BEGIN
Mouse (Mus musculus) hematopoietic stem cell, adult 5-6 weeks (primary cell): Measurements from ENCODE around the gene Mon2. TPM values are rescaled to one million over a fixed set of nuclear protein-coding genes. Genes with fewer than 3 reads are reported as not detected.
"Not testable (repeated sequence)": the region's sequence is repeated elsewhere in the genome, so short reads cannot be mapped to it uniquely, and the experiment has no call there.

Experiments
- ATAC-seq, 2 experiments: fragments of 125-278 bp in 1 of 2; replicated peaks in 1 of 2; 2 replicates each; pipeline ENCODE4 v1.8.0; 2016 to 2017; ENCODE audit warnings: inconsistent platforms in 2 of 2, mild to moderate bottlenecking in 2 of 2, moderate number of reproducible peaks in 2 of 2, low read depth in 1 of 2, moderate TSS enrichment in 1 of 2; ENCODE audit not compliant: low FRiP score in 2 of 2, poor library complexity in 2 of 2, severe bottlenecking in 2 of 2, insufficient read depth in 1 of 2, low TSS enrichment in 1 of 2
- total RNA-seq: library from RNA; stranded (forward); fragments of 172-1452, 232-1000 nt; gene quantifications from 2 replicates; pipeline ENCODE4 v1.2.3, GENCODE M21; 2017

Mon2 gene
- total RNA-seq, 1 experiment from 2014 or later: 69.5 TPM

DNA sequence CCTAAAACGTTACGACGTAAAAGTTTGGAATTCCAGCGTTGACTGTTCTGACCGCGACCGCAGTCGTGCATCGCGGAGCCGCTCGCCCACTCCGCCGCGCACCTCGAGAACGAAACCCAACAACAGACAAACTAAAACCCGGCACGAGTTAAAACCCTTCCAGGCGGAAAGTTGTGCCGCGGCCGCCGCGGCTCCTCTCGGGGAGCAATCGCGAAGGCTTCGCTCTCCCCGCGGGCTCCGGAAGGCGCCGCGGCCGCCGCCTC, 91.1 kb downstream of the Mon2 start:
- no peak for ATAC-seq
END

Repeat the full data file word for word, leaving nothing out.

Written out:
Mouse (Mus musculus) hematopoietic stem cell, adult 5-6 weeks (primary cell): Measurements from ENCODE around the gene Mon2. TPM values are rescaled to one million over a fixed set of nuclear protein-coding genes. Genes with fewer than 3 reads are reported as not detected.
"Not testable (repeated sequence)": the region's sequence is repeated elsewhere in the genome, so short reads cannot be mapped to it uniquely, and the experiment has no call there.

Experiments
- ATAC-seq, 2 experiments: fragments of 125-278 bp in 1 of 2; replicated peaks in 1 of 2; 2 replicates each; pipeline ENCODE4 v1.8.0; 2016 to 2017; ENCODE audit warnings: inconsistent platforms in 2 of 2, mild to moderate bottlenecking in 2 of 2, moderate number of reproducible peaks in 2 of 2, low read depth in 1 of 2, moderate TSS enrichment in 1 of 2; ENCODE audit not compliant: low FRiP score in 2 of 2, poor library complexity in 2 of 2, severe bottlenecking in 2 of 2, insufficient read depth in 1 of 2, low TSS enrichment in 1 of 2
- total RNA-seq: library from RNA; stranded (forward); fragments of 172-1452, 232-1000 nt; gene quantifications from 2 replicates; pipeline ENCODE4 v1.2.3, GENCODE M21; 2017

Mon2 gene
- total RNA-seq, 1 experiment from 2014 or later: 69.5 TPM

DNA sequence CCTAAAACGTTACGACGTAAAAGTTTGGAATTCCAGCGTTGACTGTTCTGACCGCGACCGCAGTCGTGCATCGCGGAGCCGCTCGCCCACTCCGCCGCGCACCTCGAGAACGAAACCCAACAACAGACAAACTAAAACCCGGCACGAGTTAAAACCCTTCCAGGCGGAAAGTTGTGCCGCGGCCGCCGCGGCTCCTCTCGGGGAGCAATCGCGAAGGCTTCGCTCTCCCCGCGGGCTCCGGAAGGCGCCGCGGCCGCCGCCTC, 91.1 kb downstream of the Mon2 start:
- no peak for ATAC-seq